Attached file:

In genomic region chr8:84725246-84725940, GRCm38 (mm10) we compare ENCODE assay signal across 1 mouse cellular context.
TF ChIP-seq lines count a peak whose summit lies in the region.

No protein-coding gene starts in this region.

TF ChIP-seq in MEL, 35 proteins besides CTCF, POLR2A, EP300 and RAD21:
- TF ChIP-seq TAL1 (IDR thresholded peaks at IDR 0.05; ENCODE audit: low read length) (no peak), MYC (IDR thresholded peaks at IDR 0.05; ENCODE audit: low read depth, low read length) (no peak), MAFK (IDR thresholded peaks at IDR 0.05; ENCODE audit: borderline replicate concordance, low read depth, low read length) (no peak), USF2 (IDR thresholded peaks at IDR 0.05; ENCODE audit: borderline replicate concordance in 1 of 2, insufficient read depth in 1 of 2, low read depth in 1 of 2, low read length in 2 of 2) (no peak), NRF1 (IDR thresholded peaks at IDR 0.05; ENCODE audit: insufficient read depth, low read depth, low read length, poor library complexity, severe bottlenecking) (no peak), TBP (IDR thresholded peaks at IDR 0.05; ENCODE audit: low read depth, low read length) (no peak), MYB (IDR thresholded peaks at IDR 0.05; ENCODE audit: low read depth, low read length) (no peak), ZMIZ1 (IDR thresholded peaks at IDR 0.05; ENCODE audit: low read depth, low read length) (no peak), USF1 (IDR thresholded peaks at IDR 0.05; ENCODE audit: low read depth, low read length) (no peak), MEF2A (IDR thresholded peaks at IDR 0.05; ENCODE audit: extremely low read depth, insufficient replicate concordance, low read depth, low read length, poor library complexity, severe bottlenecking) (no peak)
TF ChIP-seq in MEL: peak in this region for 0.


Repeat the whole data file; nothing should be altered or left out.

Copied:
In genomic region chr8:84725246-84725940, GRCm38 (mm10) we compare ENCODE assay signal across 1 mouse cellular context.
TF ChIP-seq lines count a peak whose summit lies in the region.

No protein-coding gene starts in this region.

TF ChIP-seq in MEL, 35 proteins besides CTCF, POLR2A, EP300 and RAD21:
- TF ChIP-seq TAL1 (IDR thresholded peaks at IDR 0.05; ENCODE audit: low read length) (no peak), MYC (IDR thresholded peaks at IDR 0.05; ENCODE audit: low read depth, low read length) (no peak), MAFK (IDR thresholded peaks at IDR 0.05; ENCODE audit: borderline replicate concordance, low read depth, low read length) (no peak), USF2 (IDR thresholded peaks at IDR 0.05; ENCODE audit: borderline replicate concordance in 1 of 2, insufficient read depth in 1 of 2, low read depth in 1 of 2, low read length in 2 of 2) (no peak), NRF1 (IDR thresholded peaks at IDR 0.05; ENCODE audit: insufficient read depth, low read depth, low read length, poor library complexity, severe bottlenecking) (no peak), TBP (IDR thresholded peaks at IDR 0.05; ENCODE audit: low read depth, low read length) (no peak), MYB (IDR thresholded peaks at IDR 0.05; ENCODE audit: low read depth, low read length) (no peak), ZMIZ1 (IDR thresholded peaks at IDR 0.05; ENCODE audit: low read depth, low read length) (no peak), USF1 (IDR thresholded peaks at IDR 0.05; ENCODE audit: low read depth, low read length) (no peak), MEF2A (IDR thresholded peaks at IDR 0.05; ENCODE audit: extremely low read depth, insufficient replicate concordance, low read depth, low read length, poor library complexity, severe bottlenecking) (no peak)
TF ChIP-seq in MEL: peak in this region for 0.